As his first order of business, Smith plans to hold hearings about workplace enforcement and expanding the employee identification program, E-Verify, which is set to expire in 2012.,0,1495981.story
The Hill writes: President Obama will spend more time outside of Washington, D.C. next year engaging with the public, according to a top White House adviser and close friend of the president. One year before Obama faces reelection, he is expected to make a greater effort to connect with potential voters after facing charges being too aloof during his first two years in the Oval Office. The president's "biggest regret" was that because of economic turmoil, "He had to spend almost every waking hour in Washington working on solving that crisis," senior adviser Valerie Jarrett said. [I am laughing out loud!  Here is a President who knows only  how to run a campaign for his reelection - who took around 8 vacations- denigrated and made fun of the great mass of conservative Americans- wanting to spend more time with Americans. This ought to be good.  Oh - that's right!  He won't be spending his time with the "unwashed masses", most likely.]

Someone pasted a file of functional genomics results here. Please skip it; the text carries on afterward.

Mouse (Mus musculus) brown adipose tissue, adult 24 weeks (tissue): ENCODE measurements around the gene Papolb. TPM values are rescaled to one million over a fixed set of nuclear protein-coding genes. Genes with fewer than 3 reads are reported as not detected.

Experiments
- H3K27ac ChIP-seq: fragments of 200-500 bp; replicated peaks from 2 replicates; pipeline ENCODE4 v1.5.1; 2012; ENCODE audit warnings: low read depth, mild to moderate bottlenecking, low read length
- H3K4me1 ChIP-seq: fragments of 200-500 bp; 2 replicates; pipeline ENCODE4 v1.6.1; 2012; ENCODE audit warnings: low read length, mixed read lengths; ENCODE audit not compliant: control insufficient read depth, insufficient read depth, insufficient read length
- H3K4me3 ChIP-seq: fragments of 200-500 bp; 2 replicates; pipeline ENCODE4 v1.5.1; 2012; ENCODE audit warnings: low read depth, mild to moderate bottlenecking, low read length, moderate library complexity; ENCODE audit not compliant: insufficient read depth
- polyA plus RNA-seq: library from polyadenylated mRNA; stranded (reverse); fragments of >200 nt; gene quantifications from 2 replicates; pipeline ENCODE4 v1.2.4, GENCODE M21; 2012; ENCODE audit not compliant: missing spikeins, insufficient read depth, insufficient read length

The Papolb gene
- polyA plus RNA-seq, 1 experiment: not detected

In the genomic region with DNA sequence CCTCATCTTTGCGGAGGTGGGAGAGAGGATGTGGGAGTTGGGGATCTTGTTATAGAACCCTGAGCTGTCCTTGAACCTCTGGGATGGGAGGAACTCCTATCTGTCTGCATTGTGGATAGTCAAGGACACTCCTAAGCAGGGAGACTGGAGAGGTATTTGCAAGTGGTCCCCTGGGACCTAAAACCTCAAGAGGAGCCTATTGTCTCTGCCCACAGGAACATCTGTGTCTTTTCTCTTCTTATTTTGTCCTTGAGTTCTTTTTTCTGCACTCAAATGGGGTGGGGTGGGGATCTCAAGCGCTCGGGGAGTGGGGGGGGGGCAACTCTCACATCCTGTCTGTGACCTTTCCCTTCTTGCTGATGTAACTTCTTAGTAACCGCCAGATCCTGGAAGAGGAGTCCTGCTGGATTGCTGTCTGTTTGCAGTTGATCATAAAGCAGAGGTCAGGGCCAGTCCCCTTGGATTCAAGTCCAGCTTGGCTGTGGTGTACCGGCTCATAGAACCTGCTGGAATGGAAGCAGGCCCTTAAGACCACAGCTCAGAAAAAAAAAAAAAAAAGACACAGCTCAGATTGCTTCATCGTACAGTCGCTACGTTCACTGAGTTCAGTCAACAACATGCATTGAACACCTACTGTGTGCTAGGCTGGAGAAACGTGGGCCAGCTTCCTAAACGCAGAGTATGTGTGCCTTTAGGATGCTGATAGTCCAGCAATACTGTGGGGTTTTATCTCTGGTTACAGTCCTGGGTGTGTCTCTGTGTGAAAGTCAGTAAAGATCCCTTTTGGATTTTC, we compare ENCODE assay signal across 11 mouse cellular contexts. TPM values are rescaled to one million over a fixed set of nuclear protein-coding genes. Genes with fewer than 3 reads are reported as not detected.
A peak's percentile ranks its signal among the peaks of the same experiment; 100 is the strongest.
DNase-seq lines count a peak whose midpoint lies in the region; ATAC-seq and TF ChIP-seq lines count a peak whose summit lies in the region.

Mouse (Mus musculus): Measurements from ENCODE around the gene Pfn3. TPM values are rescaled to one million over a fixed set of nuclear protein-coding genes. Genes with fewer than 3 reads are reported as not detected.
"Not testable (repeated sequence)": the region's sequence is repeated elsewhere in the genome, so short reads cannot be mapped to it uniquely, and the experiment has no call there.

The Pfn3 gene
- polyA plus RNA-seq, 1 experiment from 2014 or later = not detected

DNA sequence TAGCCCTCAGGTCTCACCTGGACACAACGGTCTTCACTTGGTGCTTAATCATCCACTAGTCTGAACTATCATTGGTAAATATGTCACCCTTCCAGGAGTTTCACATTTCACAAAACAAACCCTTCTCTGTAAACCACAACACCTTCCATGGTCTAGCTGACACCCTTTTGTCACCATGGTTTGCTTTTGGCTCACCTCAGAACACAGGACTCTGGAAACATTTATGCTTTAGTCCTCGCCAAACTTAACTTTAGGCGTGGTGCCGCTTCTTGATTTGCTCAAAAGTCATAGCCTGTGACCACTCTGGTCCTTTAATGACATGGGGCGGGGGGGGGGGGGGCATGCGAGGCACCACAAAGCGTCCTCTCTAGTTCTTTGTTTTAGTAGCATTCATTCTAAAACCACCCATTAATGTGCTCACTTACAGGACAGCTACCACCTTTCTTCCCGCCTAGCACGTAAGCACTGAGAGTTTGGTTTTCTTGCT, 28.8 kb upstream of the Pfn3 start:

The Washington Examiner writes: Who's doing the most to hobble the productive power of the U.S. economy, Environmental Protection Agency Administrator Lisa Jackson or Department of the Interior Secretary Ken Salazar? President Obama's top two Cabinet appointees on environmental issues are running neck and neck in their race to see who can issue the most job-killing, growth-suffocating bureaucratic edicts. Regardless of who "wins" their contest, of course, the losers will be the rest of us. We will have to endure long-term double-digit unemployment, skyrocketing energy and utility costs, and the loss of individual freedom that inevitably accompanies the growth of government regulation.